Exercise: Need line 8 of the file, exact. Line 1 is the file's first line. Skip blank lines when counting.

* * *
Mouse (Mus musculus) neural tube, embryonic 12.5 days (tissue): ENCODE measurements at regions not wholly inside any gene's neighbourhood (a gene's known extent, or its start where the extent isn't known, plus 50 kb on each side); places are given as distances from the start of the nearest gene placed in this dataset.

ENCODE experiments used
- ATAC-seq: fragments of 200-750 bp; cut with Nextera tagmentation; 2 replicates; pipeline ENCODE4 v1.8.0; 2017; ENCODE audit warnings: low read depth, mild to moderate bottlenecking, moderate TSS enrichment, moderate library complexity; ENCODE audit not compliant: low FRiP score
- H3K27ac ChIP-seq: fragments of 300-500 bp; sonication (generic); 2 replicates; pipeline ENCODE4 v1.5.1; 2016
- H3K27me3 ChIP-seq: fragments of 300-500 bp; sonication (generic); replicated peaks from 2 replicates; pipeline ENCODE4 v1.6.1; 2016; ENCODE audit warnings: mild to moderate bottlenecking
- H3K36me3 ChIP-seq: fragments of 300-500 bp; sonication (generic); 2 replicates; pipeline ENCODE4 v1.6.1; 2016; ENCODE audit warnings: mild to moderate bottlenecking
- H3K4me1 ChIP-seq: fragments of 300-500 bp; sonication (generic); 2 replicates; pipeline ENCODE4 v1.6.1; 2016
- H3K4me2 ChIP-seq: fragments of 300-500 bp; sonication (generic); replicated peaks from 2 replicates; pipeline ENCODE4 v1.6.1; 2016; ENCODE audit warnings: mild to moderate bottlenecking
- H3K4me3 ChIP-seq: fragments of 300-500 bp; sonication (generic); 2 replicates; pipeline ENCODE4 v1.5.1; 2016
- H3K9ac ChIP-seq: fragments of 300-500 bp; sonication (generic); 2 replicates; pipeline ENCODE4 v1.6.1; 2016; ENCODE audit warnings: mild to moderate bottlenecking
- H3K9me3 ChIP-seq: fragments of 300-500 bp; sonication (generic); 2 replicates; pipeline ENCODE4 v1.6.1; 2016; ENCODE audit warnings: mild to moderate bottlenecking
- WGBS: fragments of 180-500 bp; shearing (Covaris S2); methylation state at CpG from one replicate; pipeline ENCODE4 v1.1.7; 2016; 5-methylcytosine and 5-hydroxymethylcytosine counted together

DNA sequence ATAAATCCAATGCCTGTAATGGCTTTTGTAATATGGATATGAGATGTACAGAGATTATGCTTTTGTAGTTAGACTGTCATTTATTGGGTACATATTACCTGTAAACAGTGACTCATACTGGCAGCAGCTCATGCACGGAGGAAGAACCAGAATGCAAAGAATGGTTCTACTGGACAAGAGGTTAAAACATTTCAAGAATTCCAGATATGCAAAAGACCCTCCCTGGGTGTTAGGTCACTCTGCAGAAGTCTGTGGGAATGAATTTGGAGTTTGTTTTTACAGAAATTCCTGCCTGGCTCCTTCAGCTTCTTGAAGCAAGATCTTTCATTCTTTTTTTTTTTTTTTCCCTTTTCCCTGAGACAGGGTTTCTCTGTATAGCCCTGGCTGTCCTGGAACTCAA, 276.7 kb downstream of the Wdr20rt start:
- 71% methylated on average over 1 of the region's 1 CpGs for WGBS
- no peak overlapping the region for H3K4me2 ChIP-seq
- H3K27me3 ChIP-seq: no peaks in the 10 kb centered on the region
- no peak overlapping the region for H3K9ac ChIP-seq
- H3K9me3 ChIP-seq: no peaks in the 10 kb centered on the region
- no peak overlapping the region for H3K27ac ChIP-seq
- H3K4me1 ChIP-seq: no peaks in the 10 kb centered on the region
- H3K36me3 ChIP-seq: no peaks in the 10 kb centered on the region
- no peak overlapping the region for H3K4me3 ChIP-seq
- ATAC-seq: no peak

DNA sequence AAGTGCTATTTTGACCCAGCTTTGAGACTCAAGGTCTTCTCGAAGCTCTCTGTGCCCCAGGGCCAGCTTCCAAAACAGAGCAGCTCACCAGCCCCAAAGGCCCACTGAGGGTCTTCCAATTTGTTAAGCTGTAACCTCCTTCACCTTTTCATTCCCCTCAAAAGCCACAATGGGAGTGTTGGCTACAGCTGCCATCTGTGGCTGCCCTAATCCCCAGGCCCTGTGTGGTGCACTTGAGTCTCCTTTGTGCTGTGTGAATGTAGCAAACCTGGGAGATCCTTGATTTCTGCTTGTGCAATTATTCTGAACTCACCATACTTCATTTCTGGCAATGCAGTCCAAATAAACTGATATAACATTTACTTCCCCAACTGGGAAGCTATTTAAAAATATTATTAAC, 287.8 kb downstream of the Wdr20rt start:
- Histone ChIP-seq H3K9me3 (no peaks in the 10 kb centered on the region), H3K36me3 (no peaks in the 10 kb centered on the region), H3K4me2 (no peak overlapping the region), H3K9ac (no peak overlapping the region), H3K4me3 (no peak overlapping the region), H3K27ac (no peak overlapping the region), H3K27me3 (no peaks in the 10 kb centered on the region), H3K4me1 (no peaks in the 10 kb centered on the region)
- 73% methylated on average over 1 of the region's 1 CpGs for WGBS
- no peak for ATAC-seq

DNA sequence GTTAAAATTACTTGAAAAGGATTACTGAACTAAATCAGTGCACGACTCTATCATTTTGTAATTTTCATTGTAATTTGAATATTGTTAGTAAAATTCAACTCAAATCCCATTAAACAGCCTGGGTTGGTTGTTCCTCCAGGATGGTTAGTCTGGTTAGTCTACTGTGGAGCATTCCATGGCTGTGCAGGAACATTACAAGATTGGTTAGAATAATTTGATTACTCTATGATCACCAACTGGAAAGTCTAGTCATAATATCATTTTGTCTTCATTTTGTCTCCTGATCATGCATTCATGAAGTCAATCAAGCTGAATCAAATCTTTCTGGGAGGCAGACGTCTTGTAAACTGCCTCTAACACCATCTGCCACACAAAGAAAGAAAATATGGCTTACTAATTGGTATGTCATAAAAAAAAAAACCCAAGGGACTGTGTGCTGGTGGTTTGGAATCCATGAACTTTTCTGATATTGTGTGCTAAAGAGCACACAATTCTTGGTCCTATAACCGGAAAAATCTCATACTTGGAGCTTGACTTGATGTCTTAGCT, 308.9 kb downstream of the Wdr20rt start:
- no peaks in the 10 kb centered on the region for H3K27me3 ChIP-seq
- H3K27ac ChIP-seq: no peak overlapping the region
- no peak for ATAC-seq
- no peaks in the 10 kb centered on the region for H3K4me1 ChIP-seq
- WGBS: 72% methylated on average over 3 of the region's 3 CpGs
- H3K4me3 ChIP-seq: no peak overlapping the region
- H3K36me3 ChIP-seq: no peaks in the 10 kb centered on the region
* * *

- H3K4me2 ChIP-seq: fragments of 300-500 bp; sonication (generic); replicated peaks from 2 replicates; pipeline ENCODE4 v1.6.1; 2016; ENCODE audit warnings: mild to moderate bottlenecking